Are Juveniles Transferred to Adult Court Receiving More Incarceration Time than Adults? Analysis from Your Miami Criminal Defense Attorneys
Posted on July 31, 2017 7:00 AM EST
A recent article noted that juveniles that are transferred to adult court in the State of Florida receive on average more incarceration time than adults. The author of the article suggests that there may be a couple of reasons for this occurrence. He suggested that judges may sentence juveniles more harshly as their alleged crimes were serious enough to have them transferred out of juvenile court. He also suggested that judges are concerned with the high rate of recidivism among youthful offenders and the only way to deter them from reoffending in the future is by imposing longer jail or prison sentences. As your Miami criminal defense attorneys
, we'd like to shed some light on the juvenile court system and whether or not this statistic makes sense.
What Does Florida Law Say?
Florida Statute 985 deals strictly with the juvenile justice process. The majority of juveniles arrested have their cases disposed of in the juvenile court system. The punishments are fairly lenient with the most serious receiving short periods of incarceration in facilities housing only juvenile defendants. However, juvenile defendants arrested for the most serious of charges such as carjacking or armed robbery are usually bound over to adult court, especially in Miami-Dade County. Prosecutors in charge of the juvenile division make decisions on a case-by-case basis in determining which cases should be handled in juvenile court and which ones should be dealt with adult circuit court.
Why Does This Happen?
The criminal lawyers at DMT have represented juvenile clients in both juvenile and circuit court. The author used data from the Florida Sentencing Guidelines Database, which is maintained by the Florida Department of Corrections. According to his calculations, juveniles transferred to circuit court receive 27.4 percent longer periods of incarceration than adult defendants. In our opinion, there is a simple explanation for sentencing disparity. Juveniles that are bound over to adult court are facing, in the majority of cases, the most serious of offenses. Once the juvenile case arrives in circuit court, prosecutors use the same guidelines that are applied to adults.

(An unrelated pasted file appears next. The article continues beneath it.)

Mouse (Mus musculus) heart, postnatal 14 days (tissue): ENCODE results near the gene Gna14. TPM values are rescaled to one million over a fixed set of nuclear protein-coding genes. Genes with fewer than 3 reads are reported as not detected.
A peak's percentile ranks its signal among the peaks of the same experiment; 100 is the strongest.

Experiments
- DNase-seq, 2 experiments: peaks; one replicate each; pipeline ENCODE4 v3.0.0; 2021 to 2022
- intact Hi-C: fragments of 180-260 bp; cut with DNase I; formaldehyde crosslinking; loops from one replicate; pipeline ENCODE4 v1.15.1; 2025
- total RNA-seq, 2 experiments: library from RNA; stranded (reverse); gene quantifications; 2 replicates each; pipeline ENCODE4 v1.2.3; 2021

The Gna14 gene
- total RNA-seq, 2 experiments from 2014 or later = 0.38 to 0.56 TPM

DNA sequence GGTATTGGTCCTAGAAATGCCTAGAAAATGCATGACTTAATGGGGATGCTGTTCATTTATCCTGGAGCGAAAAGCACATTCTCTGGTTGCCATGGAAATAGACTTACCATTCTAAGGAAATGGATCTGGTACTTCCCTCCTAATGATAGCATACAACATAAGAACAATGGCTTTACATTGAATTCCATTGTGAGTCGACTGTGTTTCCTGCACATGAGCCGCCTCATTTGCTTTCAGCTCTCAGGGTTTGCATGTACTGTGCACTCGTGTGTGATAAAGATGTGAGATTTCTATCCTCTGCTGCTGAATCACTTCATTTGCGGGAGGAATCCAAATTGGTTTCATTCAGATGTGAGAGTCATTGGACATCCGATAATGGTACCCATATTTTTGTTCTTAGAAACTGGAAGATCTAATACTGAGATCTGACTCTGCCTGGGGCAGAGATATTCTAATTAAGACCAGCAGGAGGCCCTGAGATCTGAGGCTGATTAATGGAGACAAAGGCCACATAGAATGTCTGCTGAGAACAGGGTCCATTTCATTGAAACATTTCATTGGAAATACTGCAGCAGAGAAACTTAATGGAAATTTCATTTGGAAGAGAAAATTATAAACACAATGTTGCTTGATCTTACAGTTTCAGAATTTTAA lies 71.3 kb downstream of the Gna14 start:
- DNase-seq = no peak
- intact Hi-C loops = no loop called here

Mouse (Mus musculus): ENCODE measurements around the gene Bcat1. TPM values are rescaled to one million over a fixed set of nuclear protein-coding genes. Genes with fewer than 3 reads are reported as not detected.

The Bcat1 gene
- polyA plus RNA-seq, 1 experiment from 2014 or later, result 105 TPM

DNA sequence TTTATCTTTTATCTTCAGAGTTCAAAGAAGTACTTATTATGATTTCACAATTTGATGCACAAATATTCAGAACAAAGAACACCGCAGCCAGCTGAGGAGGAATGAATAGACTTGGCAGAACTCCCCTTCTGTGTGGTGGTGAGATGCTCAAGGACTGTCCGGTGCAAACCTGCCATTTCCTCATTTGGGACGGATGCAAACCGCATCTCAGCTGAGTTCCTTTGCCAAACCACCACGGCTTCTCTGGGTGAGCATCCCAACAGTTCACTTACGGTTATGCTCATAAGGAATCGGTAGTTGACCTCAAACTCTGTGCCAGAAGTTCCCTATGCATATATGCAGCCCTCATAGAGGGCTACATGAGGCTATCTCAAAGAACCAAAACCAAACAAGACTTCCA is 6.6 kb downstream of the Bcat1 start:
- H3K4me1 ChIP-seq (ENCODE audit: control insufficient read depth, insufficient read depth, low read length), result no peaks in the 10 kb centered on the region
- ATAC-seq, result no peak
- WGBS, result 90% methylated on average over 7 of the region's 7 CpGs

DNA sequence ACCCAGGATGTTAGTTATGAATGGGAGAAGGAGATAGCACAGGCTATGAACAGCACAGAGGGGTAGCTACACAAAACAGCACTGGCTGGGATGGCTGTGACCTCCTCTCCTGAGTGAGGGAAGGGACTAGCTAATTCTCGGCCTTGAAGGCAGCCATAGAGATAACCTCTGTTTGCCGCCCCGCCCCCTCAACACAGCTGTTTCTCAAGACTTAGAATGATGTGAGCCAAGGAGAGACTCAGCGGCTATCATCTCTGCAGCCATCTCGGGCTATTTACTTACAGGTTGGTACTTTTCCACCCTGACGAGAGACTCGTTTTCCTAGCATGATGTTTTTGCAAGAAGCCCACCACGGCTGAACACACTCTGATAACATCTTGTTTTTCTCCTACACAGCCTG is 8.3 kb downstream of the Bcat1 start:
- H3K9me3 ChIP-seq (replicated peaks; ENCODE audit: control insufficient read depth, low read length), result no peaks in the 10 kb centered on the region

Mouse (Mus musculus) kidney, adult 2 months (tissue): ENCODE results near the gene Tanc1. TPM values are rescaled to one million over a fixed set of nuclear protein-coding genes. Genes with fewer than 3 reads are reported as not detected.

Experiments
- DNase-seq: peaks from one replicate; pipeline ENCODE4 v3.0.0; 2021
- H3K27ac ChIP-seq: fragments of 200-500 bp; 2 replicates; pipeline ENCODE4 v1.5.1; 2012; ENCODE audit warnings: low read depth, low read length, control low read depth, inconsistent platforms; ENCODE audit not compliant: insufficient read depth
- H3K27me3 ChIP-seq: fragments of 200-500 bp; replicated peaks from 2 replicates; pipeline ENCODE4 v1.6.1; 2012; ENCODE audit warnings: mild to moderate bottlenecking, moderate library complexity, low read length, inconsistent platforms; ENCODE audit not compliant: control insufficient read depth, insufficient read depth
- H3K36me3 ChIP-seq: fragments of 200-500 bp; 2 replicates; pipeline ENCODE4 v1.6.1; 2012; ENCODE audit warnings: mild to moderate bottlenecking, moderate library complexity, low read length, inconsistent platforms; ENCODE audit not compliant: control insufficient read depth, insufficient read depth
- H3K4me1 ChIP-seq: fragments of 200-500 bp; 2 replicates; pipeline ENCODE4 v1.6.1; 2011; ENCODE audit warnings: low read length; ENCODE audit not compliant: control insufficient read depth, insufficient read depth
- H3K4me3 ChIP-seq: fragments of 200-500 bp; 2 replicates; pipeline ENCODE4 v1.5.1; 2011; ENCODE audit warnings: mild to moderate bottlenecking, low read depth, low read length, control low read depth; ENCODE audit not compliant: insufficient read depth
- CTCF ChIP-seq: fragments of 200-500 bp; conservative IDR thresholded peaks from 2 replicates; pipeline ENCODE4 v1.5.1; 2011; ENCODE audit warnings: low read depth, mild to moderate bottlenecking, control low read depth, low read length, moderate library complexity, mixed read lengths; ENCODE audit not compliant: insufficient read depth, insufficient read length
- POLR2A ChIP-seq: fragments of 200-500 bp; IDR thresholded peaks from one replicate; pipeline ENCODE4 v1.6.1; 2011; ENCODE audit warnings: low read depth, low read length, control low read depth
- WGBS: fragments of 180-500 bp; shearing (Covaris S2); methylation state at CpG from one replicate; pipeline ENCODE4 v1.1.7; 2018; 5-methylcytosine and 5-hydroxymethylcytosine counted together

The majority of cases prosecuted against adults are second and third degree felonies that carry limited penalties as long as the individual's criminal history is fairly benign. Juveniles that are bound over to adult court are in most instances charged with offenses categorized as first degree felonies. First degree felonies are punishable up to life in prison and life felonies. It only makes sense that an individual charged with simple cocaine possession or grand theft third degree charges will generally face less time than an individual charged with attempted murder or armed robbery.
Can Juvenile Sanctions Still Apply in Adult Court?
While juveniles that have been bound over to adult status are generally facing more time than an adult charged with a fairly simple felony charge. There are laws that can be used to limit the exposure of juvenile defendants. While it does not occur too often, circuit court judges can be persuaded on occasion to impose juvenile sanctions, despite the fact that the case was bound over to circuit court. Significant mitigation must be presented to the judge for this scenario to play out. Another protection afforded juvenile defendants is the Youthful Offender Statute. The statute caps a defendant's exposure to state prison up to six years. The six years can be served on probation, in prison or a combination of both.
What Solution Works?
In our opinion, assuming the state has a strong case, the "boot camp" program is an excellent way to keep a juvenile defendant out of prison and also give the opportunity to straighten our his or her life. The boot camp program is meant for juvenile and youthful offenders. The young defendants are required to successfully complete the military style camp while residing in a barracks. Once the boot camp phase is successfully completed, the young defendants are permitted to return home and complete the aftercare program which includes schooling, vocational training and eventually obtaining employment.
While the aforementioned information is useful to help reduce juvenile defendants' sentences, every case should be evaluated on a case by case basis. Cases that are defensible may need to procced to trial. Prior to entering a plea, juvenile defendants should retain an experienced Miami criminal attorney to thoroughly evaluate the case before the decision to enter into a pea is decided. Items seized or statements made by an offender may be suppressed at a pre-trial hearing which could prevent the state from proceeding to trial.
Are you dealing with a juvenile court case that may be bound over to adult court? If so, contact Donet, McMillan & Trontz at (305) 396-3982 to learn more about how to handle what you or your loved ones may be facing in court.